Roman could hear the blood swooshing through his veins. He most certainly knew he was alive. He could feel a quiver through his leg muscles. He pushed the underneath of his shoes firmly into the dockside to stop the quivering, which was disconcerting, to say the least. Up until now, he had thought himself to be excited; excited for the first time since he had waved farewell to his mother on the hillside outside of Assisi.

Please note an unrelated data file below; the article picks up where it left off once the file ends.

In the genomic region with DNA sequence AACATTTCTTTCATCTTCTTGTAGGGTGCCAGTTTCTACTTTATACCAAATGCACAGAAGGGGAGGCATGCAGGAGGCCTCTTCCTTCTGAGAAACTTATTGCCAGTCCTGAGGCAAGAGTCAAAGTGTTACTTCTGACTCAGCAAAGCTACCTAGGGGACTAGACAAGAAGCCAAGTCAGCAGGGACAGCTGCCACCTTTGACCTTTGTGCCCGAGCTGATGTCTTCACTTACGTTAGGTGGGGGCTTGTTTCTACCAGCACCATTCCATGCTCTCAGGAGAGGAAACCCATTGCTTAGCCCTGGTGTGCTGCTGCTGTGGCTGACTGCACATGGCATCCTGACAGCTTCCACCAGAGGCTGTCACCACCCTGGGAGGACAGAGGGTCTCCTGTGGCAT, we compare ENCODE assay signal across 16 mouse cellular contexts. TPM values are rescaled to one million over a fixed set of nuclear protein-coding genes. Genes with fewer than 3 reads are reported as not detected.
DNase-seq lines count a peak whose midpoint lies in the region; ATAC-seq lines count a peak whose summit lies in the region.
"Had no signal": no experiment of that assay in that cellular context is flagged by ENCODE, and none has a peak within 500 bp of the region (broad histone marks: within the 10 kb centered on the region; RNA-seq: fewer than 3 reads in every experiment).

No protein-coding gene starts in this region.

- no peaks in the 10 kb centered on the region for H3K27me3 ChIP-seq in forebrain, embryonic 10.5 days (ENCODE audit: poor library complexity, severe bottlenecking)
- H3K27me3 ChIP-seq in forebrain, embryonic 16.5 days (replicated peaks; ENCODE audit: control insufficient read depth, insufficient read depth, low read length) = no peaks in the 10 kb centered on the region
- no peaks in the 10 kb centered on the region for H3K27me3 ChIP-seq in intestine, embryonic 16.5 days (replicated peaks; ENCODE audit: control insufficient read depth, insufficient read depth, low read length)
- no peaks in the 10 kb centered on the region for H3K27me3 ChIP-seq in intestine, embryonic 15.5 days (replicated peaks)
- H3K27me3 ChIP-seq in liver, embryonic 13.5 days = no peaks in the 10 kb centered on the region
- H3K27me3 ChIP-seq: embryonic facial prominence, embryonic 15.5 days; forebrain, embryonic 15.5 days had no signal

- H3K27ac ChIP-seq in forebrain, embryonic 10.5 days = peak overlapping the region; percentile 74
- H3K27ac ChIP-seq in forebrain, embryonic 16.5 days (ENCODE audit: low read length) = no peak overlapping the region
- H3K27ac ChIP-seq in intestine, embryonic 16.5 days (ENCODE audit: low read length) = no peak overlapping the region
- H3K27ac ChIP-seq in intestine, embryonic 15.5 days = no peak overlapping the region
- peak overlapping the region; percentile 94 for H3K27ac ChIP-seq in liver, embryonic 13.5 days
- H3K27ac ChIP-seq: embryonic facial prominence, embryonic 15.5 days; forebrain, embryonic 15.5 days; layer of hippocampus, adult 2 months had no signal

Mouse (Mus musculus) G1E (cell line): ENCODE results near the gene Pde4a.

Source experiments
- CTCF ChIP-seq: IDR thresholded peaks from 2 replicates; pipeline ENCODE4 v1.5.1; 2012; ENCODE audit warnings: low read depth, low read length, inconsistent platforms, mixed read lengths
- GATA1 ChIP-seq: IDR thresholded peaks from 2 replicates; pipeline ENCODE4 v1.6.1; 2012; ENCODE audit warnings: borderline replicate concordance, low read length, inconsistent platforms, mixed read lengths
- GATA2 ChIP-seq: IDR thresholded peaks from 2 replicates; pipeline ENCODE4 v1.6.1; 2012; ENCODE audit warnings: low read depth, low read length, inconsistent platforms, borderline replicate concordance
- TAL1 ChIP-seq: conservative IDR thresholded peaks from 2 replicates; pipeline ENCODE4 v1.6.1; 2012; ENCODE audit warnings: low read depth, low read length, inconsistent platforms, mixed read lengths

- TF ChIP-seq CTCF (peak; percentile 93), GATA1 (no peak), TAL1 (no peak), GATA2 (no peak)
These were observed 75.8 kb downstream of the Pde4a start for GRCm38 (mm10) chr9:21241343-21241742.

Through the stale cigarette smoke and the body odour, which even the most spiced of aftershaves could not smother, Roman had smelt the anxiety on his father as he scurried away over the coils of rope, toward the red phone booth. Uncle Giuseppe was nowhere on the dock, all that Guido had was a series of numbers on a scrap of paper from an exercise book. He left Roman alone on the foreign dock.